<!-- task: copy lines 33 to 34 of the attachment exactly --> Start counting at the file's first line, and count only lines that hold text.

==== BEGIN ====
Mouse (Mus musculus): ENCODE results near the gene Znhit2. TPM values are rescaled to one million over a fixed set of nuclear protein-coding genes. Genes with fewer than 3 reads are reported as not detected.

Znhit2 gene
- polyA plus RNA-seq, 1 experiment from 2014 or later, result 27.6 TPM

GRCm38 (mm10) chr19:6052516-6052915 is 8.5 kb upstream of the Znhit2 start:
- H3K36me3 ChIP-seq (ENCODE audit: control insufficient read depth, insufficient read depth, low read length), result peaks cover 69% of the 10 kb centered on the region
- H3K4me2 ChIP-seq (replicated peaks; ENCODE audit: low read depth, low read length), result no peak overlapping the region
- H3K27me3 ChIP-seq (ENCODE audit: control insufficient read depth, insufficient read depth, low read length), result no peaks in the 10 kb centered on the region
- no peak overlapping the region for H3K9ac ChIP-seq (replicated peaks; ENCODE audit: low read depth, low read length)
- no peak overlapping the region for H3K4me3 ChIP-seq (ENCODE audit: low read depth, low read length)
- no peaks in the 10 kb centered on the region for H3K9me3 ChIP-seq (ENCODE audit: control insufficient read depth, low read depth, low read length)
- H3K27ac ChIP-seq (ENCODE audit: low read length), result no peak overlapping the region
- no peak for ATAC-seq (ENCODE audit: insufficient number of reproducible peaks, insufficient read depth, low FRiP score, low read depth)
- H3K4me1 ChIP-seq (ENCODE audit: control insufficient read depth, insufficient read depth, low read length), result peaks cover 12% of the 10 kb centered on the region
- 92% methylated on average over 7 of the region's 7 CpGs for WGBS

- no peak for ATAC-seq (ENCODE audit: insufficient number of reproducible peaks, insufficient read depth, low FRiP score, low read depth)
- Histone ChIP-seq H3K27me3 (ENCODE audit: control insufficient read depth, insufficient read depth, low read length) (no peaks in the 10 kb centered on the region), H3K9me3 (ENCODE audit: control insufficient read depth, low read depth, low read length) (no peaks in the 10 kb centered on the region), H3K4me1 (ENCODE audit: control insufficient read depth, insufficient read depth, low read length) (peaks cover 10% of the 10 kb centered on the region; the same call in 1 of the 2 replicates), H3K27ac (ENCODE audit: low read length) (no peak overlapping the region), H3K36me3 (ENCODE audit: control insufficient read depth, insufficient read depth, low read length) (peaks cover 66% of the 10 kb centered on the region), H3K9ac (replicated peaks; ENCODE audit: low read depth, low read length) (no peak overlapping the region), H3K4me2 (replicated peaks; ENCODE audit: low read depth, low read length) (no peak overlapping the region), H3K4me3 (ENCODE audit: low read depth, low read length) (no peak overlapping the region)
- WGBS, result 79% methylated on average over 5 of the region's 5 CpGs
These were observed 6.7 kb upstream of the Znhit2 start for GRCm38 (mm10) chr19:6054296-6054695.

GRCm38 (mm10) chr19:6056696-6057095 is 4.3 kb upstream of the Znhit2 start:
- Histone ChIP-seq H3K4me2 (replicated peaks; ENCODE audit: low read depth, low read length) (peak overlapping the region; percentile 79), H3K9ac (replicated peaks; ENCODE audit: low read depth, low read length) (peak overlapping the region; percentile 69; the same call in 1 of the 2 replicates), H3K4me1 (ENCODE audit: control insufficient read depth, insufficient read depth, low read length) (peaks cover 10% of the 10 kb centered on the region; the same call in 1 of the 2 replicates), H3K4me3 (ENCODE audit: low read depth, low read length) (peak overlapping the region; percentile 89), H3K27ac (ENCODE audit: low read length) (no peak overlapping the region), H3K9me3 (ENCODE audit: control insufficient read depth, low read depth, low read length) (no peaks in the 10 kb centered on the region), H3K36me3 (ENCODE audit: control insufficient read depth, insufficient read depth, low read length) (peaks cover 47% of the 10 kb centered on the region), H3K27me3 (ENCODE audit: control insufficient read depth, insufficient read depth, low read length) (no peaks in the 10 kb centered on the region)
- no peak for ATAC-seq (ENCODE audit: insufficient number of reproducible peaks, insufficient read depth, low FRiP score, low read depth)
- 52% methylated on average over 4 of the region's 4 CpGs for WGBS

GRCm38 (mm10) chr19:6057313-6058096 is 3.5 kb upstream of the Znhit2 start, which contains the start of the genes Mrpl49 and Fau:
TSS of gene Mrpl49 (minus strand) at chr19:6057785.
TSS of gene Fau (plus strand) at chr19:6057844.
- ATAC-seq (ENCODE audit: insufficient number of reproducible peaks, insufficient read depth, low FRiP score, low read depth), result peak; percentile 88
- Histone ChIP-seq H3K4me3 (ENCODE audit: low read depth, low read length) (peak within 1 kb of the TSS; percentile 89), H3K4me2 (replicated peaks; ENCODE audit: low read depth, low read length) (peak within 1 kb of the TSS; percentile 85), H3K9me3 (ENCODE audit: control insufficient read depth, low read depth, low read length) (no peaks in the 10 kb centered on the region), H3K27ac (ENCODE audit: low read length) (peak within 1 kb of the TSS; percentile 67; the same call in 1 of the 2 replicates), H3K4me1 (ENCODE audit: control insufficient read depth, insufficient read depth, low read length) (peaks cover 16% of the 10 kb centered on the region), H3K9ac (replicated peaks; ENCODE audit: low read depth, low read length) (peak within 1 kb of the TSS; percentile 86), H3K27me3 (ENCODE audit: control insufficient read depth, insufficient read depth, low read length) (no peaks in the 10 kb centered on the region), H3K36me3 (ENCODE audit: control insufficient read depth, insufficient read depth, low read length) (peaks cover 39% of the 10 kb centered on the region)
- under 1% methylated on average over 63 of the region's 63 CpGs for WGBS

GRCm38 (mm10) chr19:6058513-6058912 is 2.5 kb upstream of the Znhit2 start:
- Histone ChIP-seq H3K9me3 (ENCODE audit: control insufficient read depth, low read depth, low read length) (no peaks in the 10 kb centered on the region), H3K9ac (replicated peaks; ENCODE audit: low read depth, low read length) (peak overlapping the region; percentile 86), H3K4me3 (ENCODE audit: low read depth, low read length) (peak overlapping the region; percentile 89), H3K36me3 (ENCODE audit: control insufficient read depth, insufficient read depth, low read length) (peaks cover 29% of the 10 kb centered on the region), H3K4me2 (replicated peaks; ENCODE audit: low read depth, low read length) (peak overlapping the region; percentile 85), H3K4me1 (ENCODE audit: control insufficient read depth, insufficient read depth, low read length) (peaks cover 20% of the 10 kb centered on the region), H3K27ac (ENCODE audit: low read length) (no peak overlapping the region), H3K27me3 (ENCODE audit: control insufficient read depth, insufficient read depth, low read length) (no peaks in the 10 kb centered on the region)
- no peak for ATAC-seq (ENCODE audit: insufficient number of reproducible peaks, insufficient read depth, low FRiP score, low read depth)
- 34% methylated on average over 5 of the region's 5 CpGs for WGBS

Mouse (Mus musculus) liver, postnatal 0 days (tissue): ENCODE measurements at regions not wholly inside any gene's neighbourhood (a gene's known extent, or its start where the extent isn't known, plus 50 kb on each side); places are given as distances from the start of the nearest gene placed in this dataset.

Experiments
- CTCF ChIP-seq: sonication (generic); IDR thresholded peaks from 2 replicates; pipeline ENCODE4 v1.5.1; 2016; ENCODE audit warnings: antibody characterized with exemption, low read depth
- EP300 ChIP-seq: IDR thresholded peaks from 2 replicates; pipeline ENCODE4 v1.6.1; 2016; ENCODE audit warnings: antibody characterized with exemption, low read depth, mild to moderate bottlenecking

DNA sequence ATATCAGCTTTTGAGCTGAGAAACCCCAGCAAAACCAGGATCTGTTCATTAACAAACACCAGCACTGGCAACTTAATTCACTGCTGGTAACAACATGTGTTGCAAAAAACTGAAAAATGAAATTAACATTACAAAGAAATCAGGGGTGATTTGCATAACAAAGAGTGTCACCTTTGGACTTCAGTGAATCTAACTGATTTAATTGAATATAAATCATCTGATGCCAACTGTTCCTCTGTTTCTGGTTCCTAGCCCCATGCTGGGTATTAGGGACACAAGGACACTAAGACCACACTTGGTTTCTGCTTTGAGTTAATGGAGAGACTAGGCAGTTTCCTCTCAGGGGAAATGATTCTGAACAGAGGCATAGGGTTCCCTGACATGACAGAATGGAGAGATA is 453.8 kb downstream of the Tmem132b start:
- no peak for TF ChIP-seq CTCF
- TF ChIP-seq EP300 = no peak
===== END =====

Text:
Mouse (Mus musculus) liver, postnatal 0 days (tissue): ENCODE measurements at regions not wholly inside any gene's neighbourhood (a gene's known extent, or its start where the extent isn't known, plus 50 kb on each side); places are given as distances from the start of the nearest gene placed in this dataset.

Experiments